Judge's error of law is 'mistake' under rule allowing reopened judgments, Supreme Court rules
A judge’s error of law is a “mistake” within the meaning of the federal rule that allows judgments to be reopened, subject to a one-year statute of limitations, the U.S. Supreme Court ruled Monday.
The high court ruled in the case of Dexter Kemp, who argued that a judge’s mistaken ruling in his drug and guns case isn’t subject to Federal Rule of Civil Procedure 60(b)(1) and its one-year filing requirement.
Kemp had sought to reopen his judgment because of a judge’s error in ruling on the timeliness of his motion to vacate his sentence.
Rule 60(b)(1) allows judgments to be reopened for “mistake, inadvertence, surprise or excusable neglect,” as long as the motion is filed “within a reasonable time,” and, at most, one year after the entry of the order under review. Kemp had sought to reopen the judgment nearly two years after the judge’s adverse ruling.
Kemp had argued that his motion to reopen the judgment should instead be evaluated under Rule 60(b)(6), which permits reopening for “any other reason that justifies relief,” so long as the motion is filed “within a reasonable time.”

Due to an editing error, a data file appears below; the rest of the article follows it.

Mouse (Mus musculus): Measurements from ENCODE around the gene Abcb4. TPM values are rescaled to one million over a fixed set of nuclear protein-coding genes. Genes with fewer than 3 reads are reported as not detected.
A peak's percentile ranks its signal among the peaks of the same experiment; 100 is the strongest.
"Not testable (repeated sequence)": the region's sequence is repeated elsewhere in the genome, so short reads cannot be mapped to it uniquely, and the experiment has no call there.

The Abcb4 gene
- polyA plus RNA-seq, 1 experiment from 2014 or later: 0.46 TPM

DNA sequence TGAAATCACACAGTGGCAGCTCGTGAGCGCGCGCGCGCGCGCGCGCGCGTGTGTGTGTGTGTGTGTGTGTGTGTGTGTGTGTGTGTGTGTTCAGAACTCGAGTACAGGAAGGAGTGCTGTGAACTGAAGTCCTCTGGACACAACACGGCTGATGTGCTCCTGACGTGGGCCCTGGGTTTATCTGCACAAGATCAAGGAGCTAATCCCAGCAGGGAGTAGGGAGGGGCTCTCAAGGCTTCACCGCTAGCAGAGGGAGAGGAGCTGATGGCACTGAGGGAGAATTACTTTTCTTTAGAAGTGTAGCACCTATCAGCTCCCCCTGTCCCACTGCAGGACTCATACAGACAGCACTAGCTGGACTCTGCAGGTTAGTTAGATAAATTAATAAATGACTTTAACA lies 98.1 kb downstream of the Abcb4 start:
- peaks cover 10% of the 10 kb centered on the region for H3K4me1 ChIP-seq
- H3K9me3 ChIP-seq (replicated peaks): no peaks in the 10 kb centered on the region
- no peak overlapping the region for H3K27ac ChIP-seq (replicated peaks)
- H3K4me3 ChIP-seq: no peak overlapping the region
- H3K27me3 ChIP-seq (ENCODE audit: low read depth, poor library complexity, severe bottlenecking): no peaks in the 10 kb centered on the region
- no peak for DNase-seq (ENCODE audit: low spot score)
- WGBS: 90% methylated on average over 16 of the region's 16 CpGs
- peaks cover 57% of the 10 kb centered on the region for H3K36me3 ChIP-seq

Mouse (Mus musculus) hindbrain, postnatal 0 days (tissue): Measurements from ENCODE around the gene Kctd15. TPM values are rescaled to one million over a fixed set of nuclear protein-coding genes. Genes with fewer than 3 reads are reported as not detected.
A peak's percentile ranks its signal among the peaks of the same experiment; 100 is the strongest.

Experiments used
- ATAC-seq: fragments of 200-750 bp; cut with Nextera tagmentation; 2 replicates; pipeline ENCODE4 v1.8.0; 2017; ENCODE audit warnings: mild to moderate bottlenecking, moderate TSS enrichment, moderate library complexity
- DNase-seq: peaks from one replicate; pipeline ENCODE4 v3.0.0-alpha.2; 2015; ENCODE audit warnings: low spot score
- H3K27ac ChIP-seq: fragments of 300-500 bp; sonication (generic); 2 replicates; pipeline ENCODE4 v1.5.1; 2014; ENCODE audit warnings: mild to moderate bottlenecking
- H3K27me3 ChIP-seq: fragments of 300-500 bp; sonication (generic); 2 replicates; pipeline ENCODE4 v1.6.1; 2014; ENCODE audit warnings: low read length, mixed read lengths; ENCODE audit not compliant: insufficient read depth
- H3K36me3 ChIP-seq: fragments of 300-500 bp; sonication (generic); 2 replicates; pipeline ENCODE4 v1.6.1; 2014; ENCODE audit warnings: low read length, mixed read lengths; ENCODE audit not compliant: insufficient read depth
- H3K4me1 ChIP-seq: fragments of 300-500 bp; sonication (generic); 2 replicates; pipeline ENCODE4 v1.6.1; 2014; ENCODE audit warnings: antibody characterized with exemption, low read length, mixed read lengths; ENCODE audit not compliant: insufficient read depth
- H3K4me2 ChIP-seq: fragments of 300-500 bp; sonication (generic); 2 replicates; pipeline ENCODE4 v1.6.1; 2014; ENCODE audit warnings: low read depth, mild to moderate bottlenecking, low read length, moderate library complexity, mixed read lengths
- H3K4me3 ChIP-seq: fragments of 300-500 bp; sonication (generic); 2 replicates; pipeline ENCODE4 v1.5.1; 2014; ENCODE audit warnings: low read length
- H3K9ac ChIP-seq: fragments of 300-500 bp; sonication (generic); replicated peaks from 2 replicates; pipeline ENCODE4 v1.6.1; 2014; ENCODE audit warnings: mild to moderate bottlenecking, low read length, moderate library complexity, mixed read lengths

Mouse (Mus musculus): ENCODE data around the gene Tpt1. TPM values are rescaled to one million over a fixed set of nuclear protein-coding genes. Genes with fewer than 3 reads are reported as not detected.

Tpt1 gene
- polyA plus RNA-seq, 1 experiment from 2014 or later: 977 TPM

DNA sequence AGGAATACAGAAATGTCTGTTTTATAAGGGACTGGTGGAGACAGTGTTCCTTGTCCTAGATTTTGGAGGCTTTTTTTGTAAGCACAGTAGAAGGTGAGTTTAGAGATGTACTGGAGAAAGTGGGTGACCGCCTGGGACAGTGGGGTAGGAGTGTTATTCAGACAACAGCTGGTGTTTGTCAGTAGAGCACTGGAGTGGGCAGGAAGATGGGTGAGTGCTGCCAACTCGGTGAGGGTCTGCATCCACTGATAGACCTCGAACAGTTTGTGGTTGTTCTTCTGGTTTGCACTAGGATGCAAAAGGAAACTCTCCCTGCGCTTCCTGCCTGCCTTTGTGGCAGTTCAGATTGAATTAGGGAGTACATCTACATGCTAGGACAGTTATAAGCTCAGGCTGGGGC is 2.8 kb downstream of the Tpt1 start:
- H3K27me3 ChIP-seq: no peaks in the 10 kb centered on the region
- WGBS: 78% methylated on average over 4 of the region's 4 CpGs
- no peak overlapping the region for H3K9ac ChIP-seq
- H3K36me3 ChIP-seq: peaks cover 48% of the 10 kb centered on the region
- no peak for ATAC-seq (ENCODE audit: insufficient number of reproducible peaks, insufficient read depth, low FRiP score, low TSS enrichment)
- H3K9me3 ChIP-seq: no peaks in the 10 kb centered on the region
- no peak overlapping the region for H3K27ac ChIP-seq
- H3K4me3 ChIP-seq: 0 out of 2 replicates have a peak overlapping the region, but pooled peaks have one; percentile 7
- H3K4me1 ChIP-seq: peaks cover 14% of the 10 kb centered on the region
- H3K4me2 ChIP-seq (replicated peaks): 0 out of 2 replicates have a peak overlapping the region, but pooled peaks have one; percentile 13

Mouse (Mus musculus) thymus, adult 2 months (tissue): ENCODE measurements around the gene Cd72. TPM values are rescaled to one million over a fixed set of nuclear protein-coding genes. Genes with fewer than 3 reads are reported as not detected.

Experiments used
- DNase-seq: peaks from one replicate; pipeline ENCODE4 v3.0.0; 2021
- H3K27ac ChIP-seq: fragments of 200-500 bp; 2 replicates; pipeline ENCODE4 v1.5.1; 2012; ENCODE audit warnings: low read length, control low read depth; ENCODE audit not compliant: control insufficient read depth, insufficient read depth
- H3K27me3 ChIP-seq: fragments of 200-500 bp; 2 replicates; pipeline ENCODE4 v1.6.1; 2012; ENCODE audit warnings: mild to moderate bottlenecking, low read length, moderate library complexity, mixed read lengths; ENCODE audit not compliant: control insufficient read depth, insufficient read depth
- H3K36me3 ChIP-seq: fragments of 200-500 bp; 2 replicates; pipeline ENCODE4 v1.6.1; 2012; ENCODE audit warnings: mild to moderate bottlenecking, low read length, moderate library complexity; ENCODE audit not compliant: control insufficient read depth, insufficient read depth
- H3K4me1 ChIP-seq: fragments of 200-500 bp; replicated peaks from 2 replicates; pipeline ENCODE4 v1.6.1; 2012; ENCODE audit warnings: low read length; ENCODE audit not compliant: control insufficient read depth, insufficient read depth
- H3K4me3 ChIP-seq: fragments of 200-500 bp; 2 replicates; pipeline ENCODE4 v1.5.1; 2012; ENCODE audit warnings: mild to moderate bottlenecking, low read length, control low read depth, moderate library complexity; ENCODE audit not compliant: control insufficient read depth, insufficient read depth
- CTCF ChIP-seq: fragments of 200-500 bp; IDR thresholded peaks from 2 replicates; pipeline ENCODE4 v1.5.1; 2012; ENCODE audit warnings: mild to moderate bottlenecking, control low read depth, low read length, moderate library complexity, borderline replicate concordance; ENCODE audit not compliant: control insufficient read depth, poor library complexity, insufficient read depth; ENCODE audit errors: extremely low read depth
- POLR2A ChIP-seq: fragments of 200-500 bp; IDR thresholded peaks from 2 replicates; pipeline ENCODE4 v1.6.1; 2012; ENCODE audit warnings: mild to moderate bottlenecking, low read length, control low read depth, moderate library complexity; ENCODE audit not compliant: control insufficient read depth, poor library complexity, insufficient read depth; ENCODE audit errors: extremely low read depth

Justice Clarence Thomas ruled against Kemp in his majority opinion for the court.
“In sum,” Thomas wrote, “nothing in the text, structure or history of Rule 60(b) persuades us to narrowly interpret the otherwise broad term ‘mistake’ to exclude judicial errors of law.”
Thomas said Rule 60(b)(1) applies to all mistakes of law, not just “obvious” mistakes, as proposed by the government.
In his dissent, Justice Neil Gorsuch said granting review was “a questionable use of judicial resources,” and the case was better resolved through the rule-making process.
the case is Kemp v. United States.
Hat tip to SCOTUSblog.
Law360, Courthouse News Service and SCOTUSblog had coverage of the opinion.